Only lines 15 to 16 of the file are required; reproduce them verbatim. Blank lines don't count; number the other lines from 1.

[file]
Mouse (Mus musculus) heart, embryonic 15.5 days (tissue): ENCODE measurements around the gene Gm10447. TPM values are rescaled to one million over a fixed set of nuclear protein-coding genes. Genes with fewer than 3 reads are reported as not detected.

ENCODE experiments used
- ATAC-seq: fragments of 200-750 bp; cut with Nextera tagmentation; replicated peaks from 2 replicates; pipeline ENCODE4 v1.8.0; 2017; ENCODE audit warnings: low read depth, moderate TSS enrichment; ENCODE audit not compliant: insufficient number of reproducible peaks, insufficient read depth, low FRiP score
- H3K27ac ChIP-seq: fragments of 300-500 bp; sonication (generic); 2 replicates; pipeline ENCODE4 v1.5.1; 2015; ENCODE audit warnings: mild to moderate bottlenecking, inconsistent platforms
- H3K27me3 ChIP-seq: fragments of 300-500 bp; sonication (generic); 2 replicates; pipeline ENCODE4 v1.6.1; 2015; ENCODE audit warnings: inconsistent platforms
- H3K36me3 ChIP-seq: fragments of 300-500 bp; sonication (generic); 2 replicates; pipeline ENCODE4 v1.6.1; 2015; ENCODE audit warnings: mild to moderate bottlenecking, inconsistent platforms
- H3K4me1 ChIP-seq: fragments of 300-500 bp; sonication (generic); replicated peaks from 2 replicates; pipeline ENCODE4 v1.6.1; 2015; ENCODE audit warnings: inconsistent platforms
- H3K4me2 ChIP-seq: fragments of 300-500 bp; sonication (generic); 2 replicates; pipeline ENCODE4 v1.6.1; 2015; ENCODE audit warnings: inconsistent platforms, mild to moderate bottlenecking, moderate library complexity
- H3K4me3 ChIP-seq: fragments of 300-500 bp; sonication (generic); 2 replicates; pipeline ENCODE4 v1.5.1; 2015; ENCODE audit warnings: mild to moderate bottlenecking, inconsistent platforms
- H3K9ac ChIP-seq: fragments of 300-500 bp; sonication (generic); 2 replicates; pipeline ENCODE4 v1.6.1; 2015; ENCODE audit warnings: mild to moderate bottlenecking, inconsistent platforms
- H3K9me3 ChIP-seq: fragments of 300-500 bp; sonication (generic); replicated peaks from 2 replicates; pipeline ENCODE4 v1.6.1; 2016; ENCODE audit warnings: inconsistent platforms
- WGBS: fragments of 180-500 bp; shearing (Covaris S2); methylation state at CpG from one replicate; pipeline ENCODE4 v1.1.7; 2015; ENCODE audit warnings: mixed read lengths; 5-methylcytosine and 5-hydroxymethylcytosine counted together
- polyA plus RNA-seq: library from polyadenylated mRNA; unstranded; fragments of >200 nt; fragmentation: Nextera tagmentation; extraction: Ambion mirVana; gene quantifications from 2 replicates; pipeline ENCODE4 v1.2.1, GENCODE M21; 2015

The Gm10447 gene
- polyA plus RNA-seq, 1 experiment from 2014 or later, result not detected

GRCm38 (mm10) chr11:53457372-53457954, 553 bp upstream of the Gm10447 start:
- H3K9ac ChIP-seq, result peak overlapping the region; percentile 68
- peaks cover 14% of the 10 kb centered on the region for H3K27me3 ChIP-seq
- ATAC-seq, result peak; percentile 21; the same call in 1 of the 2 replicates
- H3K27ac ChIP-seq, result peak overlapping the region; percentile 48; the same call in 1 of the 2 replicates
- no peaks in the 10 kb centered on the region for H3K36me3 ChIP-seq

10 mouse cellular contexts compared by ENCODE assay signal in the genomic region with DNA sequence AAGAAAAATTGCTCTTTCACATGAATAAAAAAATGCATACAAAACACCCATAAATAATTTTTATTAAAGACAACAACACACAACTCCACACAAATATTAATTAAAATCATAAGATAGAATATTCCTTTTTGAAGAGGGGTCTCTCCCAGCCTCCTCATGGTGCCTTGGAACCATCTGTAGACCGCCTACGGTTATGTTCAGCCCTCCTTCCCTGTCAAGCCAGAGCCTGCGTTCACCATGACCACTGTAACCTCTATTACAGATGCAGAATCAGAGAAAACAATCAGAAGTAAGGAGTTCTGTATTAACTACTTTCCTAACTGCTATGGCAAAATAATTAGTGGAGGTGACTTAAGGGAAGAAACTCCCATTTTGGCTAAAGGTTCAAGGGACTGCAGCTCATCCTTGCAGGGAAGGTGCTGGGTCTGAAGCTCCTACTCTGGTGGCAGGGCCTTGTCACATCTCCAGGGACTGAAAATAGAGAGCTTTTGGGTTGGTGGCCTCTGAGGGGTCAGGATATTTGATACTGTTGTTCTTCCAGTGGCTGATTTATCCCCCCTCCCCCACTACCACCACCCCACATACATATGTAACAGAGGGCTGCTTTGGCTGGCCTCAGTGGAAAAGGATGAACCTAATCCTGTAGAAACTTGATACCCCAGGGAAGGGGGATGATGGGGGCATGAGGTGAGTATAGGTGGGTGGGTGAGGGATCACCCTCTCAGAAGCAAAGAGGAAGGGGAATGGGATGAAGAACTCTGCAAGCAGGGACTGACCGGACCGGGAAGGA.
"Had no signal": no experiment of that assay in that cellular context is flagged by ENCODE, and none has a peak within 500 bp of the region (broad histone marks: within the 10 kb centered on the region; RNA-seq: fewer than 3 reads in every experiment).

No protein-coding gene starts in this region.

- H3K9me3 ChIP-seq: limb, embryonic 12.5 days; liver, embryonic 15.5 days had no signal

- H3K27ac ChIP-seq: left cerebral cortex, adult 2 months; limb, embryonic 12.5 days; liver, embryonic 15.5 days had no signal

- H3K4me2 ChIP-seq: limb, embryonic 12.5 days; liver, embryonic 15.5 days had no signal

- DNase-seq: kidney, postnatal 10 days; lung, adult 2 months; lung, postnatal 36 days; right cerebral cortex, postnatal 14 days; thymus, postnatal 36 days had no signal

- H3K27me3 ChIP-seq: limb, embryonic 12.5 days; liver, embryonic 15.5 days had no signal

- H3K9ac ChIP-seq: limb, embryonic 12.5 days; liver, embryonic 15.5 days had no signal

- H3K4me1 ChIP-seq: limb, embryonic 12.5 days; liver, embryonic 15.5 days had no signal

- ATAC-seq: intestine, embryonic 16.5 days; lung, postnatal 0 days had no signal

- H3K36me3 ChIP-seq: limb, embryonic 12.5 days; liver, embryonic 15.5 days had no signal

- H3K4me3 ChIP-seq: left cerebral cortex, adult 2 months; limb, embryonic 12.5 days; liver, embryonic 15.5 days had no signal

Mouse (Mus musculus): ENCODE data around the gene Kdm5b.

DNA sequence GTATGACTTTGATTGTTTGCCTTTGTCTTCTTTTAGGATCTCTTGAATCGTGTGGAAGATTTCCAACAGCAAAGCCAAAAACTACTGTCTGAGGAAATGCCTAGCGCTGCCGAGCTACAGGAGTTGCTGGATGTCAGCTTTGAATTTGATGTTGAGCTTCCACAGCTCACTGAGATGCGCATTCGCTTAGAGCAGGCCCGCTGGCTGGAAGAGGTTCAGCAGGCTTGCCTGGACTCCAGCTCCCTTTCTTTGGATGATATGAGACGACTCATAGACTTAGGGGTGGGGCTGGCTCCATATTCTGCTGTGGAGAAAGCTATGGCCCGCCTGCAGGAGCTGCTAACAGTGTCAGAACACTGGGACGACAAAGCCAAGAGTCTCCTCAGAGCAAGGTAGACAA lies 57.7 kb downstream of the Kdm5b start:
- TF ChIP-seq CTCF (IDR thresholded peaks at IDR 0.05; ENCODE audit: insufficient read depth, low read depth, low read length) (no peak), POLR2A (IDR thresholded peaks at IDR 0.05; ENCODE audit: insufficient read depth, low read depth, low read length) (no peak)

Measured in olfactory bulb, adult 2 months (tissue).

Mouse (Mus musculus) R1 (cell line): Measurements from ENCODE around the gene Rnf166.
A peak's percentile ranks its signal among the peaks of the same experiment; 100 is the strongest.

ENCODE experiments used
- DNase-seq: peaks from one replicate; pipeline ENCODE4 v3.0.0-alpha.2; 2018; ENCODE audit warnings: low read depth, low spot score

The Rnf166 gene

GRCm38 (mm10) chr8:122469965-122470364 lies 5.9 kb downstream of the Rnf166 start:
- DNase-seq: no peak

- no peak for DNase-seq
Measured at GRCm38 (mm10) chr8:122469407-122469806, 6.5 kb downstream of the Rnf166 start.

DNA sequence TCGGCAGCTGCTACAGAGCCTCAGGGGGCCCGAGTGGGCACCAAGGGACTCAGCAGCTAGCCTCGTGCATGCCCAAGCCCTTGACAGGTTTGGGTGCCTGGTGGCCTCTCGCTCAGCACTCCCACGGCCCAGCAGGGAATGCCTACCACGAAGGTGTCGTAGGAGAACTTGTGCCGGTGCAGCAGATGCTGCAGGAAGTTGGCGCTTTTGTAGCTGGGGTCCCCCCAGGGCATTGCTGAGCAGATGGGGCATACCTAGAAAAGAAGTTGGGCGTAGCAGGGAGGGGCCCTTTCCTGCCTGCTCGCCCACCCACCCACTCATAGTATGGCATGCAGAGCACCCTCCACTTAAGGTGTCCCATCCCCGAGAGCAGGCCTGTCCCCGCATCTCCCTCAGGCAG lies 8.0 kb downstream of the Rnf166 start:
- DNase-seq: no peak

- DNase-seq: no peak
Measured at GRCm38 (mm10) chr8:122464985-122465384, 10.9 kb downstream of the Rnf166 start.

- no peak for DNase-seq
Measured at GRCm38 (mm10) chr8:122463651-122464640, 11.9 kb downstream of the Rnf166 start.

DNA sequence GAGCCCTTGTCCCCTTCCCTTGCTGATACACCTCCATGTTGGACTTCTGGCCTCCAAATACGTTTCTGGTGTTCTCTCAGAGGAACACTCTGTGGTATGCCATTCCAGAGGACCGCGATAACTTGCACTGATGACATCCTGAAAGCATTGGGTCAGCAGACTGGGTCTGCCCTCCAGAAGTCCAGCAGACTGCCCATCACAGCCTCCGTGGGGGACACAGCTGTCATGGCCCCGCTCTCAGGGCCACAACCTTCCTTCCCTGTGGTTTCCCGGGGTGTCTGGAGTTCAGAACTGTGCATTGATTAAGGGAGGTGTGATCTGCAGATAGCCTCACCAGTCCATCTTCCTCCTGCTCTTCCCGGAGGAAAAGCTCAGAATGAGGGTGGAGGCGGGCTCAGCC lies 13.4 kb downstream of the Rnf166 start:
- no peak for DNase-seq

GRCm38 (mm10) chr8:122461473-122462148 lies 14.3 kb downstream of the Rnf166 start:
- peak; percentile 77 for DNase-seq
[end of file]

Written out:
- polyA plus RNA-seq, 1 experiment from 2014 or later, result not detected

GRCm38 (mm10) chr11:53457372-53457954, 553 bp upstream of the Gm10447 start: